HARD though it is to believe, there was once a mine in George Square, but then, mines used to be everywhere in and around the city.
Glasgow's industrial might was enabled by the vast reserves of natural resources that could be found in the immediate area.
The Romans worked the lead mines of Lanarkshire, and gold from the area was being collected in the Middle Ages.
Later centuries witnessed the mass exploitation of blackband ironstone, limestone, sandstone, fire-clay, and ordinary clay for making bricks.
Mining for coal had been known around Paisley since the 12th Century. By the 16th, coal was being worked in Craigton, Drumoyne and Cambuslang, amongst many other places.
By 1908 Lanarkshire was producing more than 17million tons of coal, making it the most productive county in Scotland.
In addition to the mine in George Square, there was another at the top of Langside Road, near Queen's Park.
A horizontal mine entrance near Baldernock was accessed from behind a waterfall.
Up until 1799, all the miners in the Cambuslang pits were de facto slaves, the property of the mine owner, the Duke Of Hamilton.
Men who dared to leave the job could be charged with theft and vagrancy, because they had 'stolen' themselves from their master.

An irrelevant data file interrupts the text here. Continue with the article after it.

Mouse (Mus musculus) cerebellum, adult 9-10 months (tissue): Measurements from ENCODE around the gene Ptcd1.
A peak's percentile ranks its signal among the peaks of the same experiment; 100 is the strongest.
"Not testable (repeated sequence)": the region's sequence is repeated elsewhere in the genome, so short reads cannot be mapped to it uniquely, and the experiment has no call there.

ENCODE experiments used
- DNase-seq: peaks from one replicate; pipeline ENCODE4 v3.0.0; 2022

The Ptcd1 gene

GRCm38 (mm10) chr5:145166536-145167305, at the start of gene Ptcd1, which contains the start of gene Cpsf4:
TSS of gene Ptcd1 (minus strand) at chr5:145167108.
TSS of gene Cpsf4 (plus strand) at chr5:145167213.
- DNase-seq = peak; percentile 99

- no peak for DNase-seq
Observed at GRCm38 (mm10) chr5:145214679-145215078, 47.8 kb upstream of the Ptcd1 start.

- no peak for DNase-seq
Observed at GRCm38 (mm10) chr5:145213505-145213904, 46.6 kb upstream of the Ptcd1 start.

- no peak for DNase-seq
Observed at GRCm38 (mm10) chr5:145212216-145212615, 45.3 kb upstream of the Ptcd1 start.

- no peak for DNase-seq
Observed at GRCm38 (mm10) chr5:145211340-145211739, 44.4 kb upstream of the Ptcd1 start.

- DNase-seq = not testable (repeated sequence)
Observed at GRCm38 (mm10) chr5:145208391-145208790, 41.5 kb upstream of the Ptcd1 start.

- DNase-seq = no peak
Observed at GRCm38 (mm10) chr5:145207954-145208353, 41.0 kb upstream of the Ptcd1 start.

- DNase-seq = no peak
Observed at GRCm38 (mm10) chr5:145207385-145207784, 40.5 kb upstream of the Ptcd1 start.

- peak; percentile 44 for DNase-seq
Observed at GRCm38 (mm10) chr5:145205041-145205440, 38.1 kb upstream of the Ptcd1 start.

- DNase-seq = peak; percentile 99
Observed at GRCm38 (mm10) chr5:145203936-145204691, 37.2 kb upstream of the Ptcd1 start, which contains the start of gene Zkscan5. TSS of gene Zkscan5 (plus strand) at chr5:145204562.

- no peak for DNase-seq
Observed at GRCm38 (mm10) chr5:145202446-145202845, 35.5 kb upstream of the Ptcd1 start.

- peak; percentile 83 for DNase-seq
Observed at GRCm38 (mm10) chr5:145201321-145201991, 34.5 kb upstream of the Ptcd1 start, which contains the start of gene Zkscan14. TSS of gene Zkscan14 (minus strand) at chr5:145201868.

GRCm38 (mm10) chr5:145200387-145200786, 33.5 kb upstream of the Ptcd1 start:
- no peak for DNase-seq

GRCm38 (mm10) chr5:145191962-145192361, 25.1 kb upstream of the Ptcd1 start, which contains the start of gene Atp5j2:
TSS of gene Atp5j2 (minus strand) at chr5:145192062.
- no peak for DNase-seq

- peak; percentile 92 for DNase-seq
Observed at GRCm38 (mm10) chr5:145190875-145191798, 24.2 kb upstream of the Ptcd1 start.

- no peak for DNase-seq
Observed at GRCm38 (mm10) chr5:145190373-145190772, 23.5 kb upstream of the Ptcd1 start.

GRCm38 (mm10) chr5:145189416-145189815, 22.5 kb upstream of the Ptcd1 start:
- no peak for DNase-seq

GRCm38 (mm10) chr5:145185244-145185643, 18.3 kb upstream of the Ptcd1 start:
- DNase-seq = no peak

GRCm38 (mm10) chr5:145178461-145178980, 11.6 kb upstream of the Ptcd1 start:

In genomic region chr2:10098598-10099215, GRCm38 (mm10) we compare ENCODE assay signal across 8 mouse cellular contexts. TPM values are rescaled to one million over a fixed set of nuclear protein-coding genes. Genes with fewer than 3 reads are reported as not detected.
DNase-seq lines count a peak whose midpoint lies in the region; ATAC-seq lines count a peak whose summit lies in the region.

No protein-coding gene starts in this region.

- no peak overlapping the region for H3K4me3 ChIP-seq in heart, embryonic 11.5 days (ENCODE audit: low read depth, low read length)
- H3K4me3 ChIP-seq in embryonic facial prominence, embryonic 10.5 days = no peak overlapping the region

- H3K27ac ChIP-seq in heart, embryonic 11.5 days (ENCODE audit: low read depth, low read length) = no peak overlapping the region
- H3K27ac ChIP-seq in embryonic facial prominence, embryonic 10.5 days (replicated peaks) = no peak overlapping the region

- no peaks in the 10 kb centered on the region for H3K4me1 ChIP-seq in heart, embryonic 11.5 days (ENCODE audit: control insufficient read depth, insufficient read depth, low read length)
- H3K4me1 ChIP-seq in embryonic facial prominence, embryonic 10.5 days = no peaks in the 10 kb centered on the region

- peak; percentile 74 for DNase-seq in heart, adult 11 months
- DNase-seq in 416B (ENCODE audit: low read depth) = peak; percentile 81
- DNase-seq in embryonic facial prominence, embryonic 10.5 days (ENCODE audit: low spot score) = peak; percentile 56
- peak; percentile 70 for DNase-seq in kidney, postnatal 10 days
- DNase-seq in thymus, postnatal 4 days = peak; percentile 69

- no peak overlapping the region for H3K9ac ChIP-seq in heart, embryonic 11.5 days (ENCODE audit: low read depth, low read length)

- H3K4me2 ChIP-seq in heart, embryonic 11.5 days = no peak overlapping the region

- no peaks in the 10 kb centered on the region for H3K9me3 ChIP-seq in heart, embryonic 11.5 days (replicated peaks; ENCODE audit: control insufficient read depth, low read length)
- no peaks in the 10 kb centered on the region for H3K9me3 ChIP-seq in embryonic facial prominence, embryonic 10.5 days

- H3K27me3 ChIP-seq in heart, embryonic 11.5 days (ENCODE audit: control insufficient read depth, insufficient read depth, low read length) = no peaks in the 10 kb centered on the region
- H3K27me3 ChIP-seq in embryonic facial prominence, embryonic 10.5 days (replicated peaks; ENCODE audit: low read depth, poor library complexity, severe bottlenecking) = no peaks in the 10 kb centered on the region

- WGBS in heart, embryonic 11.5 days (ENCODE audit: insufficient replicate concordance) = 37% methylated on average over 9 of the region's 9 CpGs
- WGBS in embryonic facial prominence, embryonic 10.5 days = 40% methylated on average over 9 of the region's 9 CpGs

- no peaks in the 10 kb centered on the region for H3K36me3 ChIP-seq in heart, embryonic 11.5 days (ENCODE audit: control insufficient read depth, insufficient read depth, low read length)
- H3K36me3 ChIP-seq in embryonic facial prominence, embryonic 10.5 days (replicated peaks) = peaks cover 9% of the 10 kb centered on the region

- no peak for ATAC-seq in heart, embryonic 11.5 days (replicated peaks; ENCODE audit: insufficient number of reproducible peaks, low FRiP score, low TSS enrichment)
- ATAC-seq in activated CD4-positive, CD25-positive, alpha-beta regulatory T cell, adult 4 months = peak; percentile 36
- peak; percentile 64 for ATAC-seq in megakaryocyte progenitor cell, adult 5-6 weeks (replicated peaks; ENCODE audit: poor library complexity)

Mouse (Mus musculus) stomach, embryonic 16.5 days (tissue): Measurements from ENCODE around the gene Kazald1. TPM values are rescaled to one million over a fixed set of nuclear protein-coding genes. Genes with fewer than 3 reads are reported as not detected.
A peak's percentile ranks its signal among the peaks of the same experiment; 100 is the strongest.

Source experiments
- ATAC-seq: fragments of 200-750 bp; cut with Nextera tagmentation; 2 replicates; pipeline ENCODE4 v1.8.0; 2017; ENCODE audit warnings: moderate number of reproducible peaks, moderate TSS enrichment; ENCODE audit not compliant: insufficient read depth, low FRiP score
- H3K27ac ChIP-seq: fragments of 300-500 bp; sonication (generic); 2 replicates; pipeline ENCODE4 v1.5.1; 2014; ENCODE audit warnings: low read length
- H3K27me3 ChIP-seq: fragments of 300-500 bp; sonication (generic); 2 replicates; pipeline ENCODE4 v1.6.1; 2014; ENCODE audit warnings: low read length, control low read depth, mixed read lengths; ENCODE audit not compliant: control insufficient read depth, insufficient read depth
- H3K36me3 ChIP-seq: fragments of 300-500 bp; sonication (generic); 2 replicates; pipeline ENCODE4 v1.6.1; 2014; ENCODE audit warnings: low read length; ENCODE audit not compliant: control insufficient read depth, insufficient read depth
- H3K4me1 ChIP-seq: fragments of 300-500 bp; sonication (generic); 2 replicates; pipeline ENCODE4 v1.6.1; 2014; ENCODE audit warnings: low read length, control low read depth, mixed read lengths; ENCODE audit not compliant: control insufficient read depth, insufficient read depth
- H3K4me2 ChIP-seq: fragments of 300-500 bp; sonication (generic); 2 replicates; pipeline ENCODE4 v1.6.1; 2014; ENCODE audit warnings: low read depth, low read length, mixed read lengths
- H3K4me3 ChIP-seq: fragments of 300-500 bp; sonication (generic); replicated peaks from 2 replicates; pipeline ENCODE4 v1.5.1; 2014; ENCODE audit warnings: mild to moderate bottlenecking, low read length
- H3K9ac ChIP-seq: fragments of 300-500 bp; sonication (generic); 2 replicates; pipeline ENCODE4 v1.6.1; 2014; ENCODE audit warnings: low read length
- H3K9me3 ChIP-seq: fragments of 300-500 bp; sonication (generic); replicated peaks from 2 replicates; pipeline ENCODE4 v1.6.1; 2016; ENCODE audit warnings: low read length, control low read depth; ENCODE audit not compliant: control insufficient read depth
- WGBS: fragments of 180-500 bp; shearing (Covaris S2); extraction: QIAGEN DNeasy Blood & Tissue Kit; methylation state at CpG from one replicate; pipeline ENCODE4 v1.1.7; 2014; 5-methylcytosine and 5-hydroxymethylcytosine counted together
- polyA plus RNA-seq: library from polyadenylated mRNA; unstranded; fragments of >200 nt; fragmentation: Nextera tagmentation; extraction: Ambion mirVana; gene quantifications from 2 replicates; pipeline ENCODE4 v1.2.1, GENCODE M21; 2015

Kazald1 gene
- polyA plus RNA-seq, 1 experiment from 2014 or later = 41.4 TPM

Mick McGahey, pictured, the former leader of the National Union Of Mineworkers in Scotland , worked in the pits at Cambuslang. A memorial to him stands in the local Main Street.
McGahey was born in Shotts. He left school at the age of 14 one Friday – he already knew that at 7am the following Monday he would be starting work down the Gateside pit in Cambuslang.
On March 15, 1851, the Victoria pit of Nitshill Colliery became the site of Scotland's worst mining disaster when 61 men and boys died in an explosion.
Many sets of fathers and sons, or brothers, perished. A belated commemoration sculpture was erected next to Nitshill war memorial.
We moderate all comments on Evening Times on either a pre-moderated or post-moderated basis. If you're a relatively new user then your comments will be reviewed before publication and if we know you well then your comments will be subject to moderation only if other users or the moderators believe you've broken the rules, which are available here.
Moderation is undertaken full-time 9am-6pm on weekdays, and on a part-time basis outwith those hours. Please be patient if your posts are not approved instantly.
Don't show me this again.
Contact the news desk on 0141 302 6520 or email email@example.com
Nominate your Community Champion today